About housings and focusing

Mechanical components – particularly the housing and all moving parts – are the guarantee for decades of protection and correct alignment of the optics.

Housing material

The mounts of the lens elements generally consist of extremely solid aluminum or magnesium. In addition to these two materials, state-of-the-art composites such as glass-fiber reinforced plastic materials are used for the entire housing. In addition to the favorable weight and enormous range of shapes, this allows for the intentional flexibility of the housing which is very beneficial, particularly with bumps and jarring. Containing up to 60% glass, these innovative materials can be optimized for many requirements and are also used for car and aircraft manufacture.

Rubber armoring provides additional protection for binoculars and spotting scopes, ensures a secure grip and absorbs sounds when it accidentally hits something. On all its products, ZEISS selects an optimal mixture of materials to permanently package high-performance optics for use under the toughest conditions.


In order to obtain a razor-sharp image at various distances, the lens elements are moved mechanically. A distinction is generally made between internal and external focusing.

External focus

With exterior focusing, the distance is usually set by moving the eyepieces, where the volume of the binoculars always changes. During this process, external air and also small dust particles and moisture are drawn into or pressed out of the binoculars. It is really not possible to seal such systems.

Internal focus

Binoculars with internal focusing are protected considerably better. To focus these models, the internal lens elements are moved only without changing the volume. With the appropriate seal using O-rings, there is no exchange with outside air, i.e. dust and moisture cannot penetrate the housing. This is the only way to manufacture binoculars, which are fully watertight.

Nitrogen filling

With such sealed binoculars – and only with these – it is a good idea to fill the interior with nitrogen or another gas. This prevents the “integration“ of moist air that condenses in the winter and can result in fogging inside the binoculars. All Victory and Conquest binoculars (except Conquest Compact), spotting scopes and riflescopes of ZEISS are protected in this manner.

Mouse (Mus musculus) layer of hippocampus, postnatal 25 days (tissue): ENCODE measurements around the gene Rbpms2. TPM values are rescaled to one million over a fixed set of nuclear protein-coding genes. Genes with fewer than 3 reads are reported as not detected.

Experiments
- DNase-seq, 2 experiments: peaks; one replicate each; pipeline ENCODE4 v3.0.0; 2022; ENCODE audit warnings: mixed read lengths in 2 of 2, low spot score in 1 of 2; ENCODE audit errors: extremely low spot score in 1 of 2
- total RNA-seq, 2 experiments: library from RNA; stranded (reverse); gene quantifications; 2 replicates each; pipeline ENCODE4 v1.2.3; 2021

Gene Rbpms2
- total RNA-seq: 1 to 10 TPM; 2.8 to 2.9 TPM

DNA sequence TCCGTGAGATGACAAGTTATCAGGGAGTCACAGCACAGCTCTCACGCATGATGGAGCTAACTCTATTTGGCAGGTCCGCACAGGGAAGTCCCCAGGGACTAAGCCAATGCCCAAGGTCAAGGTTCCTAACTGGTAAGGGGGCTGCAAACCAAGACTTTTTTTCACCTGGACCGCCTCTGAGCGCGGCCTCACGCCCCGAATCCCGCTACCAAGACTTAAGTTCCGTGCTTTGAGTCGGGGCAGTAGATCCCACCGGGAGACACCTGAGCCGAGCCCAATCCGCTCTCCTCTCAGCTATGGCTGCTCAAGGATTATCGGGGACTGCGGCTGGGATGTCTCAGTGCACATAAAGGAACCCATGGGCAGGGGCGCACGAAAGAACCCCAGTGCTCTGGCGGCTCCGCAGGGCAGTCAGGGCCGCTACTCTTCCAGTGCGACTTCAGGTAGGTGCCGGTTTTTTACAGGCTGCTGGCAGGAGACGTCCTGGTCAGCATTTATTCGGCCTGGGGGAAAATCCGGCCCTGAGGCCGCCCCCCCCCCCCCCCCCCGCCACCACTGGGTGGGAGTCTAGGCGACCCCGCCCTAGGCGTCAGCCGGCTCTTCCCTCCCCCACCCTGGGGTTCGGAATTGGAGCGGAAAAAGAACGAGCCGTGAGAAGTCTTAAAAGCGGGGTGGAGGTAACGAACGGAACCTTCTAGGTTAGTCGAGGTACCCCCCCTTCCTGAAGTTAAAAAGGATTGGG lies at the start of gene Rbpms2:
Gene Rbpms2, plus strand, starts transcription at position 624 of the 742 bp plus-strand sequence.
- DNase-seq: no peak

Diopter compensation

Binocular devices feature diopter compensation to correct different prescriptions in the left and right eyes. Users set this configuration once only. When glasses are worn, the diopter compensation is set to zero because the glasses already correct any existing differences between the eyes. Ideally, such devices should provide an adjustment range of at least +/- 4 D.

Note for people who wear glasses

When used with glasses, the diopter compensation is set to zero, as the glasses already correct any differences between the two eyes.

If someone needs the same correction in both eyes (for example + 2 dptr), the diopter compensation is also set to zero, even when looking into the binoculars without glasses. The difference between the two eyes, and that is all that matters, is zero in this case! With progressive lenses, please always look through the upper part of the glasses (for the distance). The image viewed in long-range optical devices is always infinite!


So that the eye pupils are not too far away from the glass, the eyecups should be turned in when observing with glasses (which further increases the distance between the eye and the eyepiece), without glasses when they are pulled out or turned out.

However, this is only an “approximation” because, especially without glasses, everyone sets the binoculars at a different distance from the eye. Some people literally press the glass into their eye sockets, others hold the glass far in front of them and just touch their eyebrows with their eyecups.
With many ZEISS binoculars, the eyecups can therefore be individually adjusted using locking steps so that everyone can find the right setting. An important point that is often neglected in practice.

Overturn past infinity

Additionally, binoculars and spotting scopes can be focused past infinity. The focusing knob is not yet in the end stop position even when viewing the moon. This play, or reserves past infinity, is useful for shortsighted users who use binoculars without glasses. With the normal infinity setting of the center drive, there would be no crisp image at long distances due to the insufficient refractive power of the glasses. This is not a problem on binoculars which include overturn. For example Victory FL binoculars, can correct up to 7 D. This problem does not exist for farsighted users who focus “less far” without glasses compared with users with normal vision.

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